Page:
By Lexi Rubow, Assistant Contributor
On Thursday, March 7th the UN Security Council tightened sanctions on North Korea’s trade, banking and travel. The resolution, proposed by China and the US, reveals a change in position from China, which is typically protective of North Korea, following North Korea’s nuclear test on February 12, 2013. The March 7th sanctions expanded the current trade sanctions from items related to nuclear programs to also include luxury goods and dictated more strict means of enforcement. Additionally, the UN resolution involved a travel ban and asset freeze of people and companies involved in the arms trade. The UN Security Council urged North Korea to revoke its withdrawal from the nuclear non-proliferation treaty.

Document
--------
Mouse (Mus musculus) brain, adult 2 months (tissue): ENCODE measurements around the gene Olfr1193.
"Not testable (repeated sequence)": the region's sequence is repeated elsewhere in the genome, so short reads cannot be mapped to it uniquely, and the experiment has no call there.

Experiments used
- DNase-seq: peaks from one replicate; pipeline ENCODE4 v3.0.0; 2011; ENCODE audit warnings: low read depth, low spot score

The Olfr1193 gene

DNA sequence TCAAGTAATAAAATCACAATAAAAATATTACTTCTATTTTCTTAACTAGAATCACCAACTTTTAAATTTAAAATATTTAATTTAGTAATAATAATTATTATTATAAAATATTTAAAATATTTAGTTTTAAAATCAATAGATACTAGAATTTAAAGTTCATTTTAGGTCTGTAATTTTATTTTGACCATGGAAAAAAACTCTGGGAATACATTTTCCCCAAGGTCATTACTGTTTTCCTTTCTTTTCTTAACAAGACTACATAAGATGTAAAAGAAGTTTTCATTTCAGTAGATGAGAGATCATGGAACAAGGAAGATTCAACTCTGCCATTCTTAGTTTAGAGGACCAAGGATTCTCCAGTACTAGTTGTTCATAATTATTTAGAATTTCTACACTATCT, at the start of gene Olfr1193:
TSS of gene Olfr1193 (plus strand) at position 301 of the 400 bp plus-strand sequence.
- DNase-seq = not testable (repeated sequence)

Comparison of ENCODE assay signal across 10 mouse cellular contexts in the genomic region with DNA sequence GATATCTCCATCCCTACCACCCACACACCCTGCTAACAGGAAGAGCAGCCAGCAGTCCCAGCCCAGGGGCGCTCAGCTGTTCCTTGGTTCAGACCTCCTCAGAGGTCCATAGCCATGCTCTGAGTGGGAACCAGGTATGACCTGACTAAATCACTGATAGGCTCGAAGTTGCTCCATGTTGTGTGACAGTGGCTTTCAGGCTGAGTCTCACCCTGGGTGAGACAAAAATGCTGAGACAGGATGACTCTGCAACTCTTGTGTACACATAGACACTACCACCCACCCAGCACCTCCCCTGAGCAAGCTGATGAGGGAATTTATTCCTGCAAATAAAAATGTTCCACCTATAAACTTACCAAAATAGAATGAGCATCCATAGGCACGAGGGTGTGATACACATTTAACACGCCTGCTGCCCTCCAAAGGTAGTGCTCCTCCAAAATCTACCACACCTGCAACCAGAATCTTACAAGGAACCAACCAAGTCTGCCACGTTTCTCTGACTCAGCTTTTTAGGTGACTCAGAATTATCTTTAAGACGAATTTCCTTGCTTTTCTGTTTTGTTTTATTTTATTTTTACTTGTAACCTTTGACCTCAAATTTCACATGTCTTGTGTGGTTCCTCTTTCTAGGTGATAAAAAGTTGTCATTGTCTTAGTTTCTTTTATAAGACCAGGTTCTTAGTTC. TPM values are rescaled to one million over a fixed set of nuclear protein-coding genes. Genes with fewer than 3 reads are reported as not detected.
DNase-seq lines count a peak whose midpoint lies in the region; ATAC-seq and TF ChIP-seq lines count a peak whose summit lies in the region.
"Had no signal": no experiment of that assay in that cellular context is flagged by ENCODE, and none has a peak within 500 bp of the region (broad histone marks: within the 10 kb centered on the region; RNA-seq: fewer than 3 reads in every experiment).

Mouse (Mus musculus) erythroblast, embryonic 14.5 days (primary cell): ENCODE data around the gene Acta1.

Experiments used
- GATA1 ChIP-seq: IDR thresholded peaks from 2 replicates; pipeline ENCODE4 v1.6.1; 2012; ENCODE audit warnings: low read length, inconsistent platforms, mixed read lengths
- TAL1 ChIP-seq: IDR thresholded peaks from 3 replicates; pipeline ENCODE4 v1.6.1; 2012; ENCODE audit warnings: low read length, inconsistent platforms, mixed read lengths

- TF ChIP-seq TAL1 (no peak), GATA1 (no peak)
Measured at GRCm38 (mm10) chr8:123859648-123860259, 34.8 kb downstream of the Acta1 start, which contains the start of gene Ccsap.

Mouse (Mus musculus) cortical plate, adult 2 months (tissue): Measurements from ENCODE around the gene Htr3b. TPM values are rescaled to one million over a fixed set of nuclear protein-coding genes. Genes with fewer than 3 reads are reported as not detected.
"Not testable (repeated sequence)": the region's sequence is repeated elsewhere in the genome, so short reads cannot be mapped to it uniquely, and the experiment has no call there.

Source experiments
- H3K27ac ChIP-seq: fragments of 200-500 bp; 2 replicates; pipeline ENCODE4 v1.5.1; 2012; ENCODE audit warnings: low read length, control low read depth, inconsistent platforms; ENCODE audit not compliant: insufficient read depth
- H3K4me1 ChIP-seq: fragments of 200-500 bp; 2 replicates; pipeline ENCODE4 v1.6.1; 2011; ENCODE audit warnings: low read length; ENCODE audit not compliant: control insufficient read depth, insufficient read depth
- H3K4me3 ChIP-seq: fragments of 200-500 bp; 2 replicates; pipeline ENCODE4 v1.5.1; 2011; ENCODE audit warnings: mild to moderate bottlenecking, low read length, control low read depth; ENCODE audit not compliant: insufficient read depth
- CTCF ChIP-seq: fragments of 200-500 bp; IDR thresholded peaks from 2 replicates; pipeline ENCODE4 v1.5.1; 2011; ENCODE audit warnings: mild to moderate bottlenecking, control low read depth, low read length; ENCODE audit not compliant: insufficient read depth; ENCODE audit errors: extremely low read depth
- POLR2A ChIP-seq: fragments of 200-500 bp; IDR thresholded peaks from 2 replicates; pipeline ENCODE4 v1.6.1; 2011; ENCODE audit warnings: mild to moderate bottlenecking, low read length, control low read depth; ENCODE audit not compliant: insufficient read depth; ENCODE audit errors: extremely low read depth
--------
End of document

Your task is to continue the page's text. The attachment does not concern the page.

In response to the resolution, North Korea has threatened to end armistice with South Korea on March 11th and has threatened a pre-emptive nuclear strike. Given North Korea’s past behavior, it is difficult to determine whether this latest round of threats is a “bluff.” If even it is technologically feasible for North Korea, a nuclear attack—especially on the US—would be suicidal. On the other hand, in the past North Korea’s rhetoric has resulted in targeted attacks on South Korea, such as the attack on the warship Cheonan that left 46 South Korean soldiers dead in 2010. Because the US has security alliances with both Japan and South Korea, attacks on either country may mean US involvement, even if North Korea does not directly attack the US. Potentially reversing its stance once more, China is currently urging for communication between the parties, to avoid further escalation.